Police: Highway Speed Cameras ‘Very Accurate’

YERUSHALAYIM -
A speed camera seen on Route 1 highway. (Nati Shohat/Flash90)

Police are wrapping up a months-long inquiry into the accuracy of speed cameras on Israeli highways – and they have come to the conclusion that the cameras are indeed accurate.

“The inspection that was made in cooperation with state prosecutors, along with the decision to suspend fines based on reports from speed cameras, indicates that the cameras provided very reliable results,” police said in a statement. “We are assembling the final report and will provide it to prosecutors in the coming days.”

In June, police decided to stop issuing summonses based on the results of roadside speed cameras, after numerous lawsuits by drivers who claimed they were unfairly fined, because the cameras reported they were speeding when they were not. They joined the many drivers who have complained that the cameras do not accurately record drivers’ actual speeds.

Unlike elsewhere, speed cameras on Israeli highways are generally marked with a sign indicating their presence, and they are a fixture on driving apps like Waze. The purpose of the cameras, police say, is to discourage speeding; those who, despite the warnings, continue to drive too fast, could expect a ticket, sent to them by mail, based on the license plate recorded by a camera that observed them speeding.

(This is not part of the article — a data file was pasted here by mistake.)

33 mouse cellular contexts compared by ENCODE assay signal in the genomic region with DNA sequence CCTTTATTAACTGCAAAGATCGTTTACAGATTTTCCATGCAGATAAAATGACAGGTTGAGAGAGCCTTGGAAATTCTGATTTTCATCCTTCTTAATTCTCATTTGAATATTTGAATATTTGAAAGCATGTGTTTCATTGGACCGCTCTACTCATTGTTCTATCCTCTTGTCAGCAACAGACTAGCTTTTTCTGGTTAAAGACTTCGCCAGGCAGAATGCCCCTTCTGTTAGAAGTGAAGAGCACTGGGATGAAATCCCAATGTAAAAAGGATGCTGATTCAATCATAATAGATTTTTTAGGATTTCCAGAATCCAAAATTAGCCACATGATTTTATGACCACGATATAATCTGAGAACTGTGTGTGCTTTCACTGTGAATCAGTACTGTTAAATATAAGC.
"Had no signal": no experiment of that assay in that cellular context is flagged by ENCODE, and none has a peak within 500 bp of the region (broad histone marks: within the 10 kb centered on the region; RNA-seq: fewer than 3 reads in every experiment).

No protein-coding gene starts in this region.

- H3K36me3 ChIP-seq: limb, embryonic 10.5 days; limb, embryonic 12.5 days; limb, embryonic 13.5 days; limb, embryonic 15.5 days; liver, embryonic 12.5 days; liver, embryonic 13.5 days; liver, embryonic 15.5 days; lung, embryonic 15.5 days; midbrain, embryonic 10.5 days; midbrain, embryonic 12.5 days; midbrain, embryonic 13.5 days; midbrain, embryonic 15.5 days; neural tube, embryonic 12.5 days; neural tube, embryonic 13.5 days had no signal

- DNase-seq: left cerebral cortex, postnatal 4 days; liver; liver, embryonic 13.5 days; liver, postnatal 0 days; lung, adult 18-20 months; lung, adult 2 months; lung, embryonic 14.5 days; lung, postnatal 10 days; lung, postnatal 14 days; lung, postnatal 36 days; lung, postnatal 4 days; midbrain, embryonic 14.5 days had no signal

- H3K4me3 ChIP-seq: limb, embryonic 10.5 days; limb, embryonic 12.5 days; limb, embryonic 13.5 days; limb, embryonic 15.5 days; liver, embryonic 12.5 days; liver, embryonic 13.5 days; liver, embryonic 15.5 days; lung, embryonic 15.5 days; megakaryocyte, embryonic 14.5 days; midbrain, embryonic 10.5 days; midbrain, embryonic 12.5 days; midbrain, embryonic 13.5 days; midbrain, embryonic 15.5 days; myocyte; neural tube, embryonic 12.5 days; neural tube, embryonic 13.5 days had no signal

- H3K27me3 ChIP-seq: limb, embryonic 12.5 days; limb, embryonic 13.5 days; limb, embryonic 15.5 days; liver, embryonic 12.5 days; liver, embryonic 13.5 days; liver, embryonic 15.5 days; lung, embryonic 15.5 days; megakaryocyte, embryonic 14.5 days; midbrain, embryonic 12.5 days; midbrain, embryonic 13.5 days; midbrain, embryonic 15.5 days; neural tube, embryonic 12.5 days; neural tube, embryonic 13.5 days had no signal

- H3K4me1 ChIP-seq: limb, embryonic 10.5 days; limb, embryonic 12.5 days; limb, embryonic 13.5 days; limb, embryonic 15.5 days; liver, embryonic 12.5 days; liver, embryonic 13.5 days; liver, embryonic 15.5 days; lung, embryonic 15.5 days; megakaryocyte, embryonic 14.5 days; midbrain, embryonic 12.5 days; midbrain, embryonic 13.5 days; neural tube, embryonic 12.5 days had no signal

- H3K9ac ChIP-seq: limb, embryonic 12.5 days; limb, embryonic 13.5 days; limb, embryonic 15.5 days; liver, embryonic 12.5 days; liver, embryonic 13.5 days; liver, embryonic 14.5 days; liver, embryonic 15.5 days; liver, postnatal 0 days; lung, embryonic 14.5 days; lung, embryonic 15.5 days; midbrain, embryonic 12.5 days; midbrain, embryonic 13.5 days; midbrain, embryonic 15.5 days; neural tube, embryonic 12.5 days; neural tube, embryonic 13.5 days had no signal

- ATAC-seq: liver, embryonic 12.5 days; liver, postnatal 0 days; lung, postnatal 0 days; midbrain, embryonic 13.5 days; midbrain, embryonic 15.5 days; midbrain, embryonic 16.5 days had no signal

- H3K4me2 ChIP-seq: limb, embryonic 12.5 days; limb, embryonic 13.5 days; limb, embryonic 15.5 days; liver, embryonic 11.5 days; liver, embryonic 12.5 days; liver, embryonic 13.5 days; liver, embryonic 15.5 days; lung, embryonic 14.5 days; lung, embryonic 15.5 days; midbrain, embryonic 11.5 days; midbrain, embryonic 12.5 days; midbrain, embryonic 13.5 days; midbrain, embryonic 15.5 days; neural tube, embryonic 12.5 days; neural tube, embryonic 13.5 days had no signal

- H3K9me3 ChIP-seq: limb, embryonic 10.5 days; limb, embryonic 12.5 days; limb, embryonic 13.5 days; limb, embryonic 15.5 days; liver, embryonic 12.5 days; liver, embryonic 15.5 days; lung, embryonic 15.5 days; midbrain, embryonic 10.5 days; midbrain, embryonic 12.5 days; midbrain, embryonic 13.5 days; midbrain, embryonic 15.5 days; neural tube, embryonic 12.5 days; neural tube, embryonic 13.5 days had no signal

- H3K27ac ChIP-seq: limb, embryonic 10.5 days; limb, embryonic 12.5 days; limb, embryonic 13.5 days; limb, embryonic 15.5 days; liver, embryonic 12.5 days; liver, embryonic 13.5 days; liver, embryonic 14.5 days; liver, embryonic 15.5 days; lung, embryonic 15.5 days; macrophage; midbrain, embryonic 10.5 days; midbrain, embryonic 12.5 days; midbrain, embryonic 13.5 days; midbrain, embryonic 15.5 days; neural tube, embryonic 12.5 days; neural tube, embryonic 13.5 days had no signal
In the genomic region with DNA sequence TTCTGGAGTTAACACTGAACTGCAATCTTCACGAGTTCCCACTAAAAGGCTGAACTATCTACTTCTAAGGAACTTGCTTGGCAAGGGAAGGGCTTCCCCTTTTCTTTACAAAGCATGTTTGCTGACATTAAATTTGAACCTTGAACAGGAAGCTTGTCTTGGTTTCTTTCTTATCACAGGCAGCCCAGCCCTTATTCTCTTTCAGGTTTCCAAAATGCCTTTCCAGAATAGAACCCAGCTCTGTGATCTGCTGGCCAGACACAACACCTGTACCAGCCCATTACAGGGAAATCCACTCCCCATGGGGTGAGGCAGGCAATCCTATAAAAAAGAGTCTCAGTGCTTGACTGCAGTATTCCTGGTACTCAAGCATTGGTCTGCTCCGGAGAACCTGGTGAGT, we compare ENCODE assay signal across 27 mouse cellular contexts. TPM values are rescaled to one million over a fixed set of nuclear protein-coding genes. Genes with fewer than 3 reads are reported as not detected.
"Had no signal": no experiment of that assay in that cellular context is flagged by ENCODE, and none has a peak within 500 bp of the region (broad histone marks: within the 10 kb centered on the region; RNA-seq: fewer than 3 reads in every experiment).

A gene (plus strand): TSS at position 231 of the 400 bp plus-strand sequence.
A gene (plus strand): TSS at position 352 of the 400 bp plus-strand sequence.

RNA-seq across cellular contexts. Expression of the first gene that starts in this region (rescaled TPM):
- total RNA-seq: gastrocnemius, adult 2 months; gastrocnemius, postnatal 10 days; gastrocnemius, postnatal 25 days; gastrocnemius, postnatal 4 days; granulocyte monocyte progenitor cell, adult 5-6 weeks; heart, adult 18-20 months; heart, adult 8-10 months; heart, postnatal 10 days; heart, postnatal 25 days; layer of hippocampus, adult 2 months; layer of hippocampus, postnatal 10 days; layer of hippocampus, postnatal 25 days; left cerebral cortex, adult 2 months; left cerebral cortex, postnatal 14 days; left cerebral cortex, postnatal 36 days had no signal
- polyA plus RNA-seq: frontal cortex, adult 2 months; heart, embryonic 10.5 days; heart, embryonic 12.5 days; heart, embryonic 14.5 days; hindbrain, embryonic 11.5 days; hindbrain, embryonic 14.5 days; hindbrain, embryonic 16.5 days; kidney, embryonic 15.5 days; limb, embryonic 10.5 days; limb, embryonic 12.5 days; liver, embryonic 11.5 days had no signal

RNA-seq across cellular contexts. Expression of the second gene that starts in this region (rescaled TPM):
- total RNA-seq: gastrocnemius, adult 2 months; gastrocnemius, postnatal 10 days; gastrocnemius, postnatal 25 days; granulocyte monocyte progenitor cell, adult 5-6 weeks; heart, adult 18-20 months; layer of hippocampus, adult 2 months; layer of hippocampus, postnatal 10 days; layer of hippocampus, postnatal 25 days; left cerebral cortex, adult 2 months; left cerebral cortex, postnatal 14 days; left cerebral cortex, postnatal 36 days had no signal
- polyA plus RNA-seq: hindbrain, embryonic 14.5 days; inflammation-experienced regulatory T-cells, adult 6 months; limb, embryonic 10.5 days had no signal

But the tickets have long been the subject of complaints by drivers, who say they could prove that they were not speeding, and that they had been unfairly called out. There are several long-running lawsuits in various courts, and on several occasions the High Court has also ruled that tickets issued in specific cases were invalid.

The lawsuits prompted police to investigate the accuracy of the cameras, but, according to the report, the department was surprised to find that, indeed, they are not accurate – hence the order to hold off from issuing tickets.

However, the cameras could be making a comeback. Police intended to operate the cameras, or replace them – and even though new summonses for speeding have not been issued, police have been gathering information on speeders, and if and when the cameras are certified as accurate, those summonses will be distributed. Drivers who have unpaid summonses are also expected to pay; the due date for those tickets has been extended to October 15, police said.

In a statement, prosectors said that they had already seen a preview of the report, but that they were waiting for more information on specific points. “The Prosectors’ Office will wait until the final report is officially filed before deciding on this issue,” prosectors said in a statement.